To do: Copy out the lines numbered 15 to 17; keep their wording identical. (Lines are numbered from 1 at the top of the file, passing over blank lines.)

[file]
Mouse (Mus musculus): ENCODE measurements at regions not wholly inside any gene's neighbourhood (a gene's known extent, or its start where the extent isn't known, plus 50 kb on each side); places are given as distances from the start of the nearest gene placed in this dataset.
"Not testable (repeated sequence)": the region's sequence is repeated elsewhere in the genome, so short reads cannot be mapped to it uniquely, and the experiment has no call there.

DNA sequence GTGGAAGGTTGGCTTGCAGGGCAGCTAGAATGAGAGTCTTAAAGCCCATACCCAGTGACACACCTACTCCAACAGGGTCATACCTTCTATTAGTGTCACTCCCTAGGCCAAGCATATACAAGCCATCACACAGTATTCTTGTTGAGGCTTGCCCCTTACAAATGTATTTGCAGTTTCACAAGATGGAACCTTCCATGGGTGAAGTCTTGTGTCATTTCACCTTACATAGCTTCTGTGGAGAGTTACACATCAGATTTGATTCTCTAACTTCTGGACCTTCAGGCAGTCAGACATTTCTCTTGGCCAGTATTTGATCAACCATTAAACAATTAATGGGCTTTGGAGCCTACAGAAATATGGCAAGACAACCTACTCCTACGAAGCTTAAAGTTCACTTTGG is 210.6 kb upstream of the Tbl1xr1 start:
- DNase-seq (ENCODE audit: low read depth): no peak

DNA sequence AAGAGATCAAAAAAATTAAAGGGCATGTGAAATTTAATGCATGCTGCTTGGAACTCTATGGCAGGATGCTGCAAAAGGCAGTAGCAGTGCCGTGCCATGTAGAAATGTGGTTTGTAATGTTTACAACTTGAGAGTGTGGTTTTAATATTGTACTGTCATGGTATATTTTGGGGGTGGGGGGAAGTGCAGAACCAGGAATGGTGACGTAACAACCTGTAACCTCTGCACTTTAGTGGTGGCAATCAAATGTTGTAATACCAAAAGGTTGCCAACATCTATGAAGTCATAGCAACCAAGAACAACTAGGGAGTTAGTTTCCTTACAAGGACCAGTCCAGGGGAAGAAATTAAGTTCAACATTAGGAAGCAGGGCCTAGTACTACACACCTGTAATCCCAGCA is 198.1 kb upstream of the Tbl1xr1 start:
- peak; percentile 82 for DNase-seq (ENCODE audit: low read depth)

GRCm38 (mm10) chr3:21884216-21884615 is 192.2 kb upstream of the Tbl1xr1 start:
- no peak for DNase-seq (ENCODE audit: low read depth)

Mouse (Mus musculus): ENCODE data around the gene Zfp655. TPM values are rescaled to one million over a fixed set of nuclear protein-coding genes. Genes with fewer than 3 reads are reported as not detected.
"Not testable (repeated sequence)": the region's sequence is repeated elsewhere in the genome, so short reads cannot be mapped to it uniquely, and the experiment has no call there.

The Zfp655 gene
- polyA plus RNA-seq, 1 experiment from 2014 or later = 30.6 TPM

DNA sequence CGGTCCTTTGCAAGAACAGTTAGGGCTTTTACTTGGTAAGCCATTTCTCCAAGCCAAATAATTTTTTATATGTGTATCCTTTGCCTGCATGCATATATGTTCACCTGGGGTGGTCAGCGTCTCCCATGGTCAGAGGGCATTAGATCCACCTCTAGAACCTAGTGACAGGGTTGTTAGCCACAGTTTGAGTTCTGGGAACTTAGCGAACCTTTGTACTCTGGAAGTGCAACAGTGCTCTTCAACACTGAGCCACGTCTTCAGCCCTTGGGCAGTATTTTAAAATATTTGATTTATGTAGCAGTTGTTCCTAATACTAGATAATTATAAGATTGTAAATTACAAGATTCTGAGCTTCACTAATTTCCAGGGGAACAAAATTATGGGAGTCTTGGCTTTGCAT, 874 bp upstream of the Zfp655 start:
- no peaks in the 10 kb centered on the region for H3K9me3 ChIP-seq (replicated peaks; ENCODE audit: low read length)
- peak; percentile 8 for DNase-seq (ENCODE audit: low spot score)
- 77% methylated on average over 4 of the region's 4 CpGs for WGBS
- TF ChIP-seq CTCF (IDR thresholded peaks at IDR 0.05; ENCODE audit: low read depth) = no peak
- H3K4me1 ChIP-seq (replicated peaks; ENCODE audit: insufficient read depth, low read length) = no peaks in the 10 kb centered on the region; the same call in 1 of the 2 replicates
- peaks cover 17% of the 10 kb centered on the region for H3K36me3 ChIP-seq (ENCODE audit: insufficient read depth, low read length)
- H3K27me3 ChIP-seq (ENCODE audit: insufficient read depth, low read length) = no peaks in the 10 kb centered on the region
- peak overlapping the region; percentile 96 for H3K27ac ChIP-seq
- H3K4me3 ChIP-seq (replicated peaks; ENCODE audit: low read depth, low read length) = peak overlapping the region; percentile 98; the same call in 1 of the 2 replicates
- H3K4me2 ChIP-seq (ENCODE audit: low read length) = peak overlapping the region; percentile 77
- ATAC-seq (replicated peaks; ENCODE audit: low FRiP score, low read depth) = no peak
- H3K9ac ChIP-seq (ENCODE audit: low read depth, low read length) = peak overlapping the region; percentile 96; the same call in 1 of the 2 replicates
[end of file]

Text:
- peak; percentile 8 for DNase-seq (ENCODE audit: low spot score)
- 77% methylated on average over 4 of the region's 4 CpGs for WGBS
- TF ChIP-seq CTCF (IDR thresholded peaks at IDR 0.05; ENCODE audit: low read depth) = no peak